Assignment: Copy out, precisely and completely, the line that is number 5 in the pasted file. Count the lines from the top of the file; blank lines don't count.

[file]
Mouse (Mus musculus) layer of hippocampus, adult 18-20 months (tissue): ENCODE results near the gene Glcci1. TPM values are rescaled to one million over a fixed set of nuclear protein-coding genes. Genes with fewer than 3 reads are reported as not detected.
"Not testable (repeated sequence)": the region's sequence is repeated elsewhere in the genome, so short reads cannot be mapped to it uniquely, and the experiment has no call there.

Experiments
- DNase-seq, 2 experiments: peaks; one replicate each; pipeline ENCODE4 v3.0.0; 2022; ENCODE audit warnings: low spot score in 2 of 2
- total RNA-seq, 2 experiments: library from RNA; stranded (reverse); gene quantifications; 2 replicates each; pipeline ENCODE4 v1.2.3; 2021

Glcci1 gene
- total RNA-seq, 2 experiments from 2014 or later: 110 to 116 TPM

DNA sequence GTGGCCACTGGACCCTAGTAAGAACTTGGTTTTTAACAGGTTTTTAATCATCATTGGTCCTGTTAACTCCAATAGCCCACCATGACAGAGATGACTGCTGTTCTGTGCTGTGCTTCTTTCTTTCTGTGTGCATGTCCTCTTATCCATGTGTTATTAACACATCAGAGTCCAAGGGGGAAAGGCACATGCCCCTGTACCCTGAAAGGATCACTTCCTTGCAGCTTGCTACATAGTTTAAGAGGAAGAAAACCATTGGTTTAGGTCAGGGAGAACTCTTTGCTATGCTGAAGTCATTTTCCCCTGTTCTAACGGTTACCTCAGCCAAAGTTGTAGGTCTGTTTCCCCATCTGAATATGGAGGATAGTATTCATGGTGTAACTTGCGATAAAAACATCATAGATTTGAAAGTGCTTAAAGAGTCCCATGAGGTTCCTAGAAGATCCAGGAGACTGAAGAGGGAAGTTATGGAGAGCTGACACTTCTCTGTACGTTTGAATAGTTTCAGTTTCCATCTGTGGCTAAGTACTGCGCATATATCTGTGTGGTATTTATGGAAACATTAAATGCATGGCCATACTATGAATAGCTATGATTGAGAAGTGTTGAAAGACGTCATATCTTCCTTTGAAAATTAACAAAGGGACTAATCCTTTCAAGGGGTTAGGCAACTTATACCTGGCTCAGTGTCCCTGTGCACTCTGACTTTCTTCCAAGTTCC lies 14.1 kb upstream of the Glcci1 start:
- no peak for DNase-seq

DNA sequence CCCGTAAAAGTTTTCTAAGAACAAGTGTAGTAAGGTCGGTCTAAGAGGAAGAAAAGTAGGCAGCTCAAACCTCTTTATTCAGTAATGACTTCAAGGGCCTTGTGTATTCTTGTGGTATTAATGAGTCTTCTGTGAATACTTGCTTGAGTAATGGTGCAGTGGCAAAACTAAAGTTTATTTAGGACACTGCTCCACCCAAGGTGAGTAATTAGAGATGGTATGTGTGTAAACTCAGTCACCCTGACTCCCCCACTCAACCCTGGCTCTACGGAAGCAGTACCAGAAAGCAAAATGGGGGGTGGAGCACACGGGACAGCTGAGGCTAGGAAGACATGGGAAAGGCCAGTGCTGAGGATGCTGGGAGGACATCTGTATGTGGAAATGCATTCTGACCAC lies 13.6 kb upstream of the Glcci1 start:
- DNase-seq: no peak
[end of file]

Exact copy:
- total RNA-seq, 2 experiments: library from RNA; stranded (reverse); gene quantifications; 2 replicates each; pipeline ENCODE4 v1.2.3; 2021